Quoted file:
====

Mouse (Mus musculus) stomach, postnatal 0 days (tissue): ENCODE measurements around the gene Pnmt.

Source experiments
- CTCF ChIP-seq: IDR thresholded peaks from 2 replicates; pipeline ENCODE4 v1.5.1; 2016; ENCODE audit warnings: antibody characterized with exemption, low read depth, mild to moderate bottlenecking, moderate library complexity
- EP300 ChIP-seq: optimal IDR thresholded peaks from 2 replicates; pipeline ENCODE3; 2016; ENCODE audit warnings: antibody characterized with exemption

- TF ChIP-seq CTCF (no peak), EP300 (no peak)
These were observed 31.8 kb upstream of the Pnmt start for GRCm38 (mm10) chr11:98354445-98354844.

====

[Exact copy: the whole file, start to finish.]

Mouse (Mus musculus) stomach, postnatal 0 days (tissue): ENCODE measurements around the gene Pnmt.

Source experiments
- CTCF ChIP-seq: IDR thresholded peaks from 2 replicates; pipeline ENCODE4 v1.5.1; 2016; ENCODE audit warnings: antibody characterized with exemption, low read depth, mild to moderate bottlenecking, moderate library complexity
- EP300 ChIP-seq: optimal IDR thresholded peaks from 2 replicates; pipeline ENCODE3; 2016; ENCODE audit warnings: antibody characterized with exemption

- TF ChIP-seq CTCF (no peak), EP300 (no peak)
These were observed 31.8 kb upstream of the Pnmt start for GRCm38 (mm10) chr11:98354445-98354844.